THQ tells Sony, Microsoft and Nintendo to evolve
Publisher encourages platform holders to embrace new pricing models
THQ executive Brian Farell told the Goldman Sachs Technology and Internet Conference yesterday that platform holders need to allow new pricing models to come to the fore, letting consumers pay a low initial price point in the hope of a bigger microtransaction investment.
Farrell was speaking about a new approach to boxed-product pricing which THQ is proselytising to consumers and platform holders alike. Beginning with the next instalment of the popular off-road racing series MX vs. ATV, THQ want to start selling smaller games for $29-$39 instead of $60, and then sell customers large amounts of DLC afterwards.
"What we really need, and we've been talking to them about it, is for Microsoft, Sony and Nintendo - if they really want to stay at the cutting edge of the games industry - they need to adjust their business models to allow for these new consumer experiences. Consumers are going to demand it, in our view," CVG reports Farrell as saying.
"Again, we're platform agnostic: if someone else comes with some kind of a Cloud system or one of the other platforms takes off competitively that allows consumers to consume the way they want?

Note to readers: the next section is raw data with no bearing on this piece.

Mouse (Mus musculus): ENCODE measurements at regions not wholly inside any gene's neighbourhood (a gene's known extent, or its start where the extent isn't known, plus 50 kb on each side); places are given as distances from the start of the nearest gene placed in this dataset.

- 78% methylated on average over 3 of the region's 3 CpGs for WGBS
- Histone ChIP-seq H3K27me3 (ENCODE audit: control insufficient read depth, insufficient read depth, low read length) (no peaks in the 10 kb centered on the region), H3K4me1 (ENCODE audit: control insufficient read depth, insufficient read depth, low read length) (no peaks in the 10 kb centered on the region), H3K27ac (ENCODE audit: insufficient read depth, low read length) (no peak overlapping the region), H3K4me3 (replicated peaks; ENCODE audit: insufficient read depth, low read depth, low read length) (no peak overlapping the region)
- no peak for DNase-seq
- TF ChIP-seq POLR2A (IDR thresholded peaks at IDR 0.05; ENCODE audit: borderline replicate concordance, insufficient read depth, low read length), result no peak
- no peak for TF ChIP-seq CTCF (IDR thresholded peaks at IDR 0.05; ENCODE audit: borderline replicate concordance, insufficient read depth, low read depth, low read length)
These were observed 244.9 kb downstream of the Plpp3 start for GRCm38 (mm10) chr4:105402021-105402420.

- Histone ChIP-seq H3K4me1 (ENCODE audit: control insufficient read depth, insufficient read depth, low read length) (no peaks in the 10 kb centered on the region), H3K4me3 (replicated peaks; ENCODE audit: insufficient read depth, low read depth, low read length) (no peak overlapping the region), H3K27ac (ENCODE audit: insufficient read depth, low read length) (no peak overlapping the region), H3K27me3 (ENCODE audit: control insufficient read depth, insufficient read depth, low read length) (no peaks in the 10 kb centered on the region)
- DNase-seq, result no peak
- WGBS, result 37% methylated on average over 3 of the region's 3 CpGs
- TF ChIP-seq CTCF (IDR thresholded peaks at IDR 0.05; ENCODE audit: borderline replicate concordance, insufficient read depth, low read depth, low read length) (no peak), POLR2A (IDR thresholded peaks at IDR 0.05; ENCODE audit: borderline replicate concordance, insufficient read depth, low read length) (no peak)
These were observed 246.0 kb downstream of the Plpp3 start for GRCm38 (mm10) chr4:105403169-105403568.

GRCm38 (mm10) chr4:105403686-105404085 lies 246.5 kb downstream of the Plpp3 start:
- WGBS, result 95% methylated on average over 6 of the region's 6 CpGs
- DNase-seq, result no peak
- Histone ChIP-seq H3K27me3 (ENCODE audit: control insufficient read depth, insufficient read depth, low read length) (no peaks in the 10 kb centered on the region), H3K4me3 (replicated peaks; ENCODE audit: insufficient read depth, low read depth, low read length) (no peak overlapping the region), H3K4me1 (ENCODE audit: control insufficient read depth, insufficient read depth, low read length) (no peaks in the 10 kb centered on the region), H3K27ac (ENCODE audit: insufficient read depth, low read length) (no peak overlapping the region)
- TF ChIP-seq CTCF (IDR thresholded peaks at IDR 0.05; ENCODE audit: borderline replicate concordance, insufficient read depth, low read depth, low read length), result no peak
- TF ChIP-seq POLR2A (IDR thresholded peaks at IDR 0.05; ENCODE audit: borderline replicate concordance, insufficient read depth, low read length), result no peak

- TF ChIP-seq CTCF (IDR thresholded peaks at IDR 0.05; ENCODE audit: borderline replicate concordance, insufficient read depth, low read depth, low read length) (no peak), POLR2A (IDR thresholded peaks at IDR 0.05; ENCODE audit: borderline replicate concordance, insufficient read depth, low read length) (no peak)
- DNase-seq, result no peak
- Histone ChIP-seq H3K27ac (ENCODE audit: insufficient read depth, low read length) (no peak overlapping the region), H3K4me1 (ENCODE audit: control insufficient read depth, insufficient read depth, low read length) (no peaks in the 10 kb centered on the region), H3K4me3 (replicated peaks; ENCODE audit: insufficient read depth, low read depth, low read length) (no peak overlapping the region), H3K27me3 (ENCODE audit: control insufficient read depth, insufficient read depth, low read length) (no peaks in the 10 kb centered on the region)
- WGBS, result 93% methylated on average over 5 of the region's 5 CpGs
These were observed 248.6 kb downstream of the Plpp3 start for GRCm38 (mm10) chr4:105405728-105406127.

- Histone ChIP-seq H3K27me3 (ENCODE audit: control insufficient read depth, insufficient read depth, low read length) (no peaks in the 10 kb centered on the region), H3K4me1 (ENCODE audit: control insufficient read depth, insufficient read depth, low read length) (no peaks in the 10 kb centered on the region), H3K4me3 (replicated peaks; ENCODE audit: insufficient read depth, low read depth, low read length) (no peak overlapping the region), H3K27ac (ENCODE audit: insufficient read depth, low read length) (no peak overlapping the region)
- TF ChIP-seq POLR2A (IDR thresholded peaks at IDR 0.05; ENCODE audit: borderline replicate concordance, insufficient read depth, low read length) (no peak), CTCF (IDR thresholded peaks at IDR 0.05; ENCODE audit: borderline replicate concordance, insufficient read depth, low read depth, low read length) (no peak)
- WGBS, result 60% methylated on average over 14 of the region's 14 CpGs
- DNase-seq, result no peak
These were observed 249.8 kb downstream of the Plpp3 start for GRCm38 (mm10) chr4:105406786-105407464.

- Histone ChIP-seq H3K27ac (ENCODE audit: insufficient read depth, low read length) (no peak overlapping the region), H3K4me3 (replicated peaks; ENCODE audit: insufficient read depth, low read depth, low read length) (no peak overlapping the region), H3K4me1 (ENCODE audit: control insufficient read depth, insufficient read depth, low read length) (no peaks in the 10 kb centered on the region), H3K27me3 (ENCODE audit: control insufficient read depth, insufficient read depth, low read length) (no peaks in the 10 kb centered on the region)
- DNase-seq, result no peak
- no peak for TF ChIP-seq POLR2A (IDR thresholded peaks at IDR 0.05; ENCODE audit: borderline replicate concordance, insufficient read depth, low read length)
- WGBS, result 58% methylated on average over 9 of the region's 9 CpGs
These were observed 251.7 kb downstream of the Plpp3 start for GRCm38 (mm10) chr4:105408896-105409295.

"That's going to be the winner at the end of the day, and that's where we're going to migrate our content. We'll make great franchises. If new platforms emerge, or the current winners adjust their business models - which we're pushing for really hard - we have to keep our flexibility."
Of particular focus to Farrell's comments was Microsoft, who do not allow publishers to choose an exact price point for DLC and virtual items, instead stipulating one of a certain number of bands. Allowing a company such as THQ complete control over that price point would give them far greater control over what it was offering.